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Thursday, May 03, 2012

Transplanted Power

As the 24volt electrical system is built out, there is a need, of course, for a 24volt power source. I had a couple old flooded cell batteries of different sizes kicking around, but those ultimately died (I mean dried-up, exposed plate, dead). I tried wiring in a small 24volt DC power supply, similar to the type you might find in a desktop computer or similar electronic device. This was good for testing lights and gauges but it did not supply enough 'umph' for running multiple high-load devices like pumps. I need a real 24volt battery bank.
As the boat is in the midst of construction, I did not want to spend money on new batteries that will sit for a few years before they get used "in production".

Small-boat to the rescue 

Our little 28 footer has four 6volt "golf cart" style batteries wired as a 12volt house bank. Despite being eight years old, the battery testers (hydrometer and electronic) have always tested  these as "good". Which, for us, is almost unheard of. Seems we always hear of boaters having to replace bad batteries every couple years, due to, if anything... age. We experienced the same until we upgraded to a more modern charging system (Balmar alternator & three stage regulator) ten years ago. Side note: I am convinced that with modern three-stage charging systems and proper maintenance (keeping electrolyte levels up and never discharging more than 50%), deep-cycle flooded cell batteries can last almost indefinitely. Anyway, I figured if I had to buy new batteries, it would be for the small boat, which would reap most benefit, and the old ones would be transplanted into the Westsail.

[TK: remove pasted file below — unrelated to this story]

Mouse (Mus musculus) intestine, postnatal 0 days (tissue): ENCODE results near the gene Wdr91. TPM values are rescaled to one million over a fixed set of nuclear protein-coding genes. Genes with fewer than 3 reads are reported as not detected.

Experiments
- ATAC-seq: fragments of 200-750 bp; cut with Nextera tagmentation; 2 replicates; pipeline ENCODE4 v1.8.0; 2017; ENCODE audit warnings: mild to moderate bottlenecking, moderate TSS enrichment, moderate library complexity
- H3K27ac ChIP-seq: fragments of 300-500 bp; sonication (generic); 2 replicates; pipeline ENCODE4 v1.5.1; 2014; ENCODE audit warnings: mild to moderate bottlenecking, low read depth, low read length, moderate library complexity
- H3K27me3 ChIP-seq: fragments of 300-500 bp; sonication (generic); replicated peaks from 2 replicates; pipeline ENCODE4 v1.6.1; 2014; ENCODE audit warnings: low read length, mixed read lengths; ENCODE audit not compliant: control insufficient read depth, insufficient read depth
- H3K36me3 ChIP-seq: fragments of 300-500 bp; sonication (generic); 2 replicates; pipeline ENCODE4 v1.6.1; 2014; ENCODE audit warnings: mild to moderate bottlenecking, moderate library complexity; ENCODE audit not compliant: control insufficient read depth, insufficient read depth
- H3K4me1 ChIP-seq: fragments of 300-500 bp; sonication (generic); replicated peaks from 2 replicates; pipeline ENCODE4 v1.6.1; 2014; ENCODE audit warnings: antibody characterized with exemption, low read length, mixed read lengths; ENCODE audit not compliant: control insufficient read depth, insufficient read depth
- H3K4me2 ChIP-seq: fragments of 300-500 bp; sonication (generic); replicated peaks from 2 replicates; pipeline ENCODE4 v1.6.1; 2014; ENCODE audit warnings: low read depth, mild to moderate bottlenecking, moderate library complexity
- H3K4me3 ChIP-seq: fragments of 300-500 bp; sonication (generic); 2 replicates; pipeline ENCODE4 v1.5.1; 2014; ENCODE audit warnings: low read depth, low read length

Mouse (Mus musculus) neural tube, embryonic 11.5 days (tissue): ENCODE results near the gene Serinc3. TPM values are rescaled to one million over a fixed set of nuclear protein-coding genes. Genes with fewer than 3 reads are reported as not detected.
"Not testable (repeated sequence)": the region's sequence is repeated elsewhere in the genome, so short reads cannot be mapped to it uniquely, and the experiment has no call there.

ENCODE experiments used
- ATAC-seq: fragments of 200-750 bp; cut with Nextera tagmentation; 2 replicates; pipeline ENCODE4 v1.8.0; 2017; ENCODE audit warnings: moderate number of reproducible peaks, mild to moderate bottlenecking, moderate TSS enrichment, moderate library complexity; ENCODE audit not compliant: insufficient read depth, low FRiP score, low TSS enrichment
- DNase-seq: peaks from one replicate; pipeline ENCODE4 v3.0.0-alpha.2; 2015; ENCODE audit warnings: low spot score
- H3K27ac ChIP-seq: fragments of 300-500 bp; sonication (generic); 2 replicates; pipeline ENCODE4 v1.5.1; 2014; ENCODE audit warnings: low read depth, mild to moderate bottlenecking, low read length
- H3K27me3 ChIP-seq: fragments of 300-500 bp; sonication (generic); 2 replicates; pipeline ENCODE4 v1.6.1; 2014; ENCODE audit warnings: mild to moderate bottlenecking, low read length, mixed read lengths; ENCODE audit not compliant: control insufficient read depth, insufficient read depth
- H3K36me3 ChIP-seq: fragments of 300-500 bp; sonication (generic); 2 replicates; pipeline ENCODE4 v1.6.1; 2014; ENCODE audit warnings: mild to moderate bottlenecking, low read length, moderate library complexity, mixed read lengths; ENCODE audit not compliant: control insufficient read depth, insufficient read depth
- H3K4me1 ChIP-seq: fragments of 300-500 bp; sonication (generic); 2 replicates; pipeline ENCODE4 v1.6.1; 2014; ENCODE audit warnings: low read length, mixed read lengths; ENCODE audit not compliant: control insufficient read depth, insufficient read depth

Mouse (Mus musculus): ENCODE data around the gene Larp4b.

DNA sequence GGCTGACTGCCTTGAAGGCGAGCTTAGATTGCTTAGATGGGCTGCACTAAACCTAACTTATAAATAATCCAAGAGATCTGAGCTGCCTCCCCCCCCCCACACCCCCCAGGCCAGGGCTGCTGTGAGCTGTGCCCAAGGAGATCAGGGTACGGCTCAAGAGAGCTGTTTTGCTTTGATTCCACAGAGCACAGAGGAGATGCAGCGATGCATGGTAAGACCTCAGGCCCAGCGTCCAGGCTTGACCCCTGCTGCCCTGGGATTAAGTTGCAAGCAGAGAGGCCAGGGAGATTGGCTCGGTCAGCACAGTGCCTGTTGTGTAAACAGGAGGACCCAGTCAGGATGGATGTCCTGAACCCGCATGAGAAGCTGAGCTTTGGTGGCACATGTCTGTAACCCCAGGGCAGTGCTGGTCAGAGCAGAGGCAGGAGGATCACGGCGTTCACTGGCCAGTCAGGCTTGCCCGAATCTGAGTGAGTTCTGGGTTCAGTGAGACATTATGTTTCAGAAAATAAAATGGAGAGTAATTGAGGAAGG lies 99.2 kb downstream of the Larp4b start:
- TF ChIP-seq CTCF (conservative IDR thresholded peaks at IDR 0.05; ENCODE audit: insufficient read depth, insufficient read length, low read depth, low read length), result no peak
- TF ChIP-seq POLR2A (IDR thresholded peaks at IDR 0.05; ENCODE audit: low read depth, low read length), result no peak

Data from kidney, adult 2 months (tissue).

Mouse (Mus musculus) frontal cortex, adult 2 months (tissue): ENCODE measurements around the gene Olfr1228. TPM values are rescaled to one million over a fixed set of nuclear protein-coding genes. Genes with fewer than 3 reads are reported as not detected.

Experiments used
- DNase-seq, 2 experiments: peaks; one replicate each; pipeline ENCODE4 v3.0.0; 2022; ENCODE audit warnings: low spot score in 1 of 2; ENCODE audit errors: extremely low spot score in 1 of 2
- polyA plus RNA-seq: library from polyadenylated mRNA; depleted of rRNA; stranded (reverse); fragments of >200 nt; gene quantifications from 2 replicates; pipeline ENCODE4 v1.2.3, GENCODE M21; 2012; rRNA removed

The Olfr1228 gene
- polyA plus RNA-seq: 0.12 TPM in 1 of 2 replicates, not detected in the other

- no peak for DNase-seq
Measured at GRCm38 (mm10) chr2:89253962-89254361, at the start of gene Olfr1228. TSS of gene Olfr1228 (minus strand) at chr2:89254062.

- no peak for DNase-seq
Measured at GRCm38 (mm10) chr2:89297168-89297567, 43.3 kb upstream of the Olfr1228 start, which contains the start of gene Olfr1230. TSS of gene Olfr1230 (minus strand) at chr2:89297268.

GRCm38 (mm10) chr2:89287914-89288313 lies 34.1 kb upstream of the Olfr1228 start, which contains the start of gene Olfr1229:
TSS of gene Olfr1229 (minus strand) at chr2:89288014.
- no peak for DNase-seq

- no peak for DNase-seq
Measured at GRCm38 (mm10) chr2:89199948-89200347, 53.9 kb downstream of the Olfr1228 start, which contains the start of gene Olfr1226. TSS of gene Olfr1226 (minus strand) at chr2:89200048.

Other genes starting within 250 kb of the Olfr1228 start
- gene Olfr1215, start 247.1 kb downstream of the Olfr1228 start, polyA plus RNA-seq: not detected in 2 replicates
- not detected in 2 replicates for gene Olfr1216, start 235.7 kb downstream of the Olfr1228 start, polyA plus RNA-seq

Tailgate party: top-up and test of batteries.
So, I am up early and down at the marina, taking advantage of the high tide and minimal gang-plank angle on the dock, hauling up-and-down new and used 6volt batteries weighing 65lbs each. Having hauled the old ones home, I top up electrolyte, put them on the charger, and do a final test before installing into the Westsail. The battery tester still says 'good'.
Batteries installed and wired in series to form a 24volt bank, 245 amp-hour capacity (125 useable).
In the Westsail, the batteries are fitted into the house bank battery box and tied together with insulated copper buss bars (custom, easy to make). The house battery box is located under the floor, in the forward end, center section of the main salon.

To give an idea of how many more batteries we can fit, this last picture shows the remaining space in the box. We can fit at least eight more of these golf-cart type batteries, which would give a total capacity of 735 amp-hours (367 amp-hours useable) and 780 lbs of more ballast!. For 24volts that is a LOT of reserve capacity. Should we ever fit out with more modern, higher power density batteries (like lithium), add the inverters, and wind and solar generation, I figure the boat could power a small third-world country. Just need a long extension cord.

Room for more.
In the next few weeks, before these batteries get used too much,  comes the battery charger installation. Stay tuned...
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